Should You Worry about Election-Year Tax Plans?

As Americans, we should be generally concerned with who our next President will be. The outcome has both personal and professional implications for you, even if you’re one of my international readers.

Presidential Seal by Jason Seliskar via FlickrWho will be best for the future of the nation and the world? Who will voters elect?:

Whether you’re a nonprofit manager, fundraising professional, and/or donor, you should also be concerned about which of the candidates will be best for the charity sector. Government policies, particularly tax policies, can have a significant impact on charitable giving.

If new government policies lead to greater economic growth, nonprofit organizations will likely benefit. Giving USA has shown that charitable giving consistently correlates to roughly two percent of Gross Domestic Product. So, if the nation experiences more robust economic growth, we can expect more robust philanthropic growth. The converse is also true.

If new government policies lead to greater personal income, nonprofit organizations will likely benefit as Giving USA has revealed that giving also consistently correlates to approximately two percent of personal income.

So, which Presidential candidate is best? Well, that’s a simple question with a complex answer. Evaluating the potential impact of each plan will never generate a consensus among economists. Furthermore, it’s doubtful that any of the plans will be adopted as presented. Congress will still have its say. And Speaker of the House Paul Ryan has introduced his own tax proposal.

While I will not tell you which candidate will be best for the country and the nonprofit sector — I don’t happen to own a crystal ball — I will provide you with a few key, relevant highlights of each plan. I hope you’ll then take the time to learn a bit more about each candidate and his/her proposals so that you can make an informed choice this November and be prepared when change arrives.

I also encourage you to visit the seemingly non-partisan website I Side With to take a quiz that will match your answers with the positions the candidates have taken on a variety of issues. At the conclusion of the quiz, you’ll be told how your positions align with those of each of the candidates. The results might surprise you. If you’re one of my international readers, I still encourage you to take the quiz to see how our presidential candidates align with your values so you’ll know who to root for.

Now, let’s take a brief look at some of the highlights from the various tax proposals:

Hillary Clinton:

  • Retain the current seven tax brackets.
  • Impose a four percent surtax on those with incomes above $5 million.
  • Apply a minimum tax rate to those earning $1 million or more (The Buffet Rule).
  • Increase the capital gains tax to a maximum rate of 47.4 percent for assets held less than six years.
  • The lowest capital gains tax rate would remain at the current level of 27.8 percent.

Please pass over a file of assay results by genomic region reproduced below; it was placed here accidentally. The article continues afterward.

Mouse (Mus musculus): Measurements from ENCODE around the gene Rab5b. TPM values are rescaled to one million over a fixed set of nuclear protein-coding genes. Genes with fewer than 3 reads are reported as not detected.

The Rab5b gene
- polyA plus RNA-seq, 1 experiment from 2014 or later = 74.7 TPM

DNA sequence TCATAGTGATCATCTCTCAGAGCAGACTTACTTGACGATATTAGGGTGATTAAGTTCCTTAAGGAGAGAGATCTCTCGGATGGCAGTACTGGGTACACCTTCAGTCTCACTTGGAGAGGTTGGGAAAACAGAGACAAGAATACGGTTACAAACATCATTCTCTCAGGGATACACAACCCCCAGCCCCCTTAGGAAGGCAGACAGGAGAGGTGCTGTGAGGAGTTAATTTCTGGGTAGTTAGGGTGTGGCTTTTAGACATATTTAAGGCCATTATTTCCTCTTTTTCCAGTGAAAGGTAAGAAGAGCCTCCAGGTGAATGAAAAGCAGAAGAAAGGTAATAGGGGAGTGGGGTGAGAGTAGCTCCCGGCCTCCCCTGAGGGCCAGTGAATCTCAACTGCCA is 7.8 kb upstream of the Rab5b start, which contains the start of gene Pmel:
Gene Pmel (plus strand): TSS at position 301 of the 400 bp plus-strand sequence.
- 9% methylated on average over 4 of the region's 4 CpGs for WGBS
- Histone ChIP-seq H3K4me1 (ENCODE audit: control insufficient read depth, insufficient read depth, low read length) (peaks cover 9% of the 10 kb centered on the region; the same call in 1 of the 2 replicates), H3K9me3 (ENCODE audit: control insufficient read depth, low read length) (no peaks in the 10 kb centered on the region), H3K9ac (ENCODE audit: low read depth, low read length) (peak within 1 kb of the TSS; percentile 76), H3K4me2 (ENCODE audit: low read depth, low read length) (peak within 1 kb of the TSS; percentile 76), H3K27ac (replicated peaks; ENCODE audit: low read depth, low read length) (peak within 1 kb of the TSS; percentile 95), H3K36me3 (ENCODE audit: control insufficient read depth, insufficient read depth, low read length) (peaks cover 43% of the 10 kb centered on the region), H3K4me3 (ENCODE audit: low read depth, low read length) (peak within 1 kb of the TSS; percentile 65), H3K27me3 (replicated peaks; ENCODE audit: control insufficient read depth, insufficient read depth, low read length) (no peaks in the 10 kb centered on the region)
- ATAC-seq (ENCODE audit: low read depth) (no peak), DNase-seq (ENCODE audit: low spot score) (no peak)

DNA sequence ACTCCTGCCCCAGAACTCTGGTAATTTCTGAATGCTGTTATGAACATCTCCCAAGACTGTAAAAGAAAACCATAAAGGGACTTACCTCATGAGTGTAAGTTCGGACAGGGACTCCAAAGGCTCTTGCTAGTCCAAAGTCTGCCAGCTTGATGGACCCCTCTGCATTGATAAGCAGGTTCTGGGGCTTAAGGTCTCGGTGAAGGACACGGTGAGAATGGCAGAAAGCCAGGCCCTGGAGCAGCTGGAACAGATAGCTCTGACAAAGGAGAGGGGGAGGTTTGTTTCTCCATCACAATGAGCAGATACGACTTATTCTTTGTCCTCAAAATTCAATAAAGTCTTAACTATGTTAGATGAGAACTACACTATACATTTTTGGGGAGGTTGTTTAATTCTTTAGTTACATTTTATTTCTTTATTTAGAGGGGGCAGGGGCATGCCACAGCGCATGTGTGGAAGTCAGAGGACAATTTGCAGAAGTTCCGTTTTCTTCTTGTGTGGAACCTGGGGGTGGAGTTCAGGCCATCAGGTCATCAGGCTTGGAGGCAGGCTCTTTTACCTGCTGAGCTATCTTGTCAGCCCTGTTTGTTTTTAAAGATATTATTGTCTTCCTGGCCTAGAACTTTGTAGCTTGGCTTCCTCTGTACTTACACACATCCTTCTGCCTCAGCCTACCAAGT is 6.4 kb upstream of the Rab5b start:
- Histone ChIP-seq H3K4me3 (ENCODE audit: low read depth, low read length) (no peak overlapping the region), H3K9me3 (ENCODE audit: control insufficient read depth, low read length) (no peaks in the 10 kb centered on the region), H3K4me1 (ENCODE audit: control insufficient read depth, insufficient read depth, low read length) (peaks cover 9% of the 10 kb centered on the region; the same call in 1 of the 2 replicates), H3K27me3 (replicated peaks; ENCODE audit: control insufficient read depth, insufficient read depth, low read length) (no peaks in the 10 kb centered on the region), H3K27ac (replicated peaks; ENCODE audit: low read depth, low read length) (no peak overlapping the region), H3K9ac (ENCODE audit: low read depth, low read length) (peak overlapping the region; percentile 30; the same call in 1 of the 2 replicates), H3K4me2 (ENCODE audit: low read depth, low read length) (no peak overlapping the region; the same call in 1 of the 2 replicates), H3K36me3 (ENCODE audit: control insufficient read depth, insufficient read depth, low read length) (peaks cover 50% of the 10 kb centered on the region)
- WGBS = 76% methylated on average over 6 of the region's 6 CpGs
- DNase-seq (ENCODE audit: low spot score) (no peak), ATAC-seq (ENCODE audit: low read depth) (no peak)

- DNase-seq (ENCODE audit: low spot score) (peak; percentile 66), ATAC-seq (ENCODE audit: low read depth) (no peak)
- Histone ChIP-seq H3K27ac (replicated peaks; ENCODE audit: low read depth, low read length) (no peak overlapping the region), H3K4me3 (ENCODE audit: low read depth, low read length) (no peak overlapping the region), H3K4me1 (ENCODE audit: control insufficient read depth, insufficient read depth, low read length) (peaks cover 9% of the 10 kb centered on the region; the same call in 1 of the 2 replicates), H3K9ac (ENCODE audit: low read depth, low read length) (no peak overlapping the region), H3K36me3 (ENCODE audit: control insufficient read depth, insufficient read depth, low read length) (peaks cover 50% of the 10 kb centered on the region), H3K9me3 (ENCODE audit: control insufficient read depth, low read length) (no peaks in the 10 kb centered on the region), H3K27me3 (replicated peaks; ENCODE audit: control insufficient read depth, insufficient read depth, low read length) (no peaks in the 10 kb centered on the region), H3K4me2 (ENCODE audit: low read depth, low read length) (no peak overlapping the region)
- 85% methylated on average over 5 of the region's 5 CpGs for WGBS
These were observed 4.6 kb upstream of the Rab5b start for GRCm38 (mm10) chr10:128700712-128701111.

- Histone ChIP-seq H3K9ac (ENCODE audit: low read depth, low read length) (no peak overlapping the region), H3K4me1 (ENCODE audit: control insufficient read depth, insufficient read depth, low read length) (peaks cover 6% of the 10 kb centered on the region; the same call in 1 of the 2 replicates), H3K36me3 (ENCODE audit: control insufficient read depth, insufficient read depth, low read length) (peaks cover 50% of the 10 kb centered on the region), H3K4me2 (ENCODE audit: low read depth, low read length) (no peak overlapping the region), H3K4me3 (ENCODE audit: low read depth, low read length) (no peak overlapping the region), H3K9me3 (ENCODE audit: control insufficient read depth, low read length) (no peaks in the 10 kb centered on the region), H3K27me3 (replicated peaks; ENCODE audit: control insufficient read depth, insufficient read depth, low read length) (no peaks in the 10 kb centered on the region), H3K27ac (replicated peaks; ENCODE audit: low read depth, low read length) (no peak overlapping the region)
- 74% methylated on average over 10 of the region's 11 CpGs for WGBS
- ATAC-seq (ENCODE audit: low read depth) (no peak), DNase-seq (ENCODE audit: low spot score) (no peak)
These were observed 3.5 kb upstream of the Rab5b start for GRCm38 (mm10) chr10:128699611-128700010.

• The charitable gift deduction would remain untouched.
  • Raise the estate tax rate from 40 percent to 45 percent while reducing the exemption from $5.45 million to $3.5 million.

Gary Johnson:

  • Eliminate all income and payroll taxes replacing them with a single consumption tax.
  • Taxes on purchases for basic necessities would be “prebated.”
  • The Internal Revenue Service, as we know it, would be eliminated.

Donald Trump:

  • Reduce the current seven tax brackets to three (10, 20, and 25 percent).
  • Tax capital gains at a reduced, flat rate of 25 percent.
  • The charitable gift deduction would remain untouched.
  • Expand the standard deduction that would likely have 86 percent of itemizers opt to take the standard deduction instead.
  • Eliminate the estate tax.
  • Reduce the top corporate tax rate from 35 percent to 15 percent.

Paul Ryan:

  • Eliminate all deductions except the charitable and mortgage interest deductions, but with some expected changes.
  • Expand the standard deduction that would reduce the number of people who itemize their deductions to nearly five percent, from the current one-third.
  • Reduce the current seven individual tax brackets to three (12, 25, and 33 percent).
  • Decrease the corporate tax rate to 20 percent.
  • Create a new business tax rate for pass-through companies, like partnerships and LLCs, of 25 percent. Under current law, this income is taxed as high as 39.6 percent.
  • Reduce the tax on capital gains, dividends and interest by allowing individuals to deduct 50 percent of this investment income, which means rates of 6, 12.5, and 16.5 percent on investment income depending on the individual’s tax bracket.
  • Eliminate the estate tax.

As you can see, each of the proposals would have profound, varying implications for the nation and philanthropy.

While we don’t know who will win the presidency, and we can’t predict which proposals will be adopted and in what form, it is safe to assume that the existing tax code will undergo some sort of change in the near future. Those changes will have an impact on charitable giving, either directly or indirectly.

We all need to be informed so we can make our choice in the voting booth. We also need to be informed so we can be prepared professionally, rather than surprised, when change happens.

For more information:

What do you think of the various proposals and the impact they could have on philanthropy?

That’s what Michael Rosen says… What do you say?

2 Comments to “Should You Worry about Election-Year Tax Plans?”

  1. Great piece, Michael. Impressed that you included Johnson. Keep up the good work. I’ll try to give you a call soon.

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